Category Archives: Economic Indicators

February Import and Export Prices, January New Home Sales and Weekly Jobless Claims

KEY DATA: Import Prices: +0.6%; Nonfuel: 0%; Export Prices: +0.6%; Farm: +0.3%/ New Home Sales: -6.9%; Prices: -3.8%; Claims: +6,000

IN A NUTSHELL:  “Cold weather and the government shutdown didn’t help the housing market at all.”

WHAT IT MEANS:  The data just don’t seem to be getting better, though it is good that inflation is going nowhere.  Import prices jumped in February but that was due largely to a surge in petroleum product costs.  The increase was known but the extent of the rise was a little more than expected.  There were also higher prices for non-vehicle consumer products.  Meanwhile, food and capital goods costs were down.  Basically, the costs of imported goods are not putting a lot of pressure on consumer buying power.  On the export side, the battered farmer got a break as prices rose.  Over the year, they are still off a little.  U.S. exporters in just about all industries managed to push through price increases.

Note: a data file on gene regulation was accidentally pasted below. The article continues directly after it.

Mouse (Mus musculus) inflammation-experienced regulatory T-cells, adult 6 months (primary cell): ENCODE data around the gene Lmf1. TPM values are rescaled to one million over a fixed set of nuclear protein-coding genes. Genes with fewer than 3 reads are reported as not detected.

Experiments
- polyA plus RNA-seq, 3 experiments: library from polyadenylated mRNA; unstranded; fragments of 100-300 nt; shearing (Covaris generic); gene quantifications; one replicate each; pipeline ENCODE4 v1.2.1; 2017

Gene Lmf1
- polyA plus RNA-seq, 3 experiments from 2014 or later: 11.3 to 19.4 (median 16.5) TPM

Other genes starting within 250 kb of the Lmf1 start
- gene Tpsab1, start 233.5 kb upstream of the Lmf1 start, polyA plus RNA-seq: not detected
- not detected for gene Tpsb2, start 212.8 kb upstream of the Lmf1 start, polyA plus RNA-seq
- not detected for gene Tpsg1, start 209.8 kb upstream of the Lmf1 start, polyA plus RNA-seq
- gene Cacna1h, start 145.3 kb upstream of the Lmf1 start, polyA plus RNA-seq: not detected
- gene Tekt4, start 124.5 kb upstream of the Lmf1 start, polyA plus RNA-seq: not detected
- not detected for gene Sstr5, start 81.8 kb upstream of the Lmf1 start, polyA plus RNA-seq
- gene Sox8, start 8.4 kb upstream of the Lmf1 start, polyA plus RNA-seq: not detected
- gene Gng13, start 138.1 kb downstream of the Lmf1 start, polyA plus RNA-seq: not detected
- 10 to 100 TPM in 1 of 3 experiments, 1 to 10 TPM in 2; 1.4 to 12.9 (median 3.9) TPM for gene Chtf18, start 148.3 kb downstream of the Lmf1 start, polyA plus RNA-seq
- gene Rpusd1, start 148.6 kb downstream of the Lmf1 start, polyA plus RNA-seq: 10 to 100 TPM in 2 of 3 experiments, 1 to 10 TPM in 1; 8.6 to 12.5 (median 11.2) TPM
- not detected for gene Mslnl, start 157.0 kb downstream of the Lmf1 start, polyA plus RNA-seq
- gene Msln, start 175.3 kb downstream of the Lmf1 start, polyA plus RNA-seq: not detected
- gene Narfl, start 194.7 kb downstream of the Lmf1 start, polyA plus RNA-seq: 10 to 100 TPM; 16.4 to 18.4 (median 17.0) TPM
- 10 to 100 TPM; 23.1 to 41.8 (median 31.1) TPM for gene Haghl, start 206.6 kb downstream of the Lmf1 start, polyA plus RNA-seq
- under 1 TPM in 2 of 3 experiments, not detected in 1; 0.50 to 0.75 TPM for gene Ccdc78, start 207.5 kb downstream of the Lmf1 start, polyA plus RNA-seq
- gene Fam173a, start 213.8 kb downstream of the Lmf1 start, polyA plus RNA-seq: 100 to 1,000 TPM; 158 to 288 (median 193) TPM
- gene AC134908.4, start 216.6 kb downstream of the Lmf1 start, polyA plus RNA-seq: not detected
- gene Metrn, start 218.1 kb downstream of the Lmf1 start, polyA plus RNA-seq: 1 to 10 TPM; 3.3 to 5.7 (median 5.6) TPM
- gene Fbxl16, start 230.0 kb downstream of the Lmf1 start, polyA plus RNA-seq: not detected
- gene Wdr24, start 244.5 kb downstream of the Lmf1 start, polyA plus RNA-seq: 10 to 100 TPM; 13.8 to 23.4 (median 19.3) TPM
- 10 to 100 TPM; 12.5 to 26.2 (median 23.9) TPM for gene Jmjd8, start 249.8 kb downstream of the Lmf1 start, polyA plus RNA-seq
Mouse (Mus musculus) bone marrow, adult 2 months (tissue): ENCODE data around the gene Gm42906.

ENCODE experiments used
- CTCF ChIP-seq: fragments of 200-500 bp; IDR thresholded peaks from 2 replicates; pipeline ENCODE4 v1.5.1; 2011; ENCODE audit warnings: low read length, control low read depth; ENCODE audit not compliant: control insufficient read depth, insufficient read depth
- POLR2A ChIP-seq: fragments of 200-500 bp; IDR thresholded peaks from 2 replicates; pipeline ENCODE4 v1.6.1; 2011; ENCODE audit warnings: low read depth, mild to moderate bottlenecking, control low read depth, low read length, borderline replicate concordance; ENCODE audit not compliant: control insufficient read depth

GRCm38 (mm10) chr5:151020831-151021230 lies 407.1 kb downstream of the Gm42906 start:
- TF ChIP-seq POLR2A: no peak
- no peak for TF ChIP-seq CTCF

What happens when a bitter winter and a government partial shutdown get together?  The economy tends to go into a slowdown and that is what happened for the most part in January.  New home sales tanked.  It is hard to visit a construction site when there is snow or it is so cold you don’t want to step outside.  In large parts of the nation, that is what happened.  And then there was the hit to confidence that the shutdown created, which didn’t help either.  So it should not surprise anyone that new home sales were off sharply.  Still, the year has started off on a weak note and prices are falling, another sign of softness. While inventory is building, it is due to the slowing sales as well as the additional homes for sale.    

Jobless claims rose last week and while the level remains low, it is beginning to look as if the historic lows are behind us.  That may indicate a modest softening in the job market.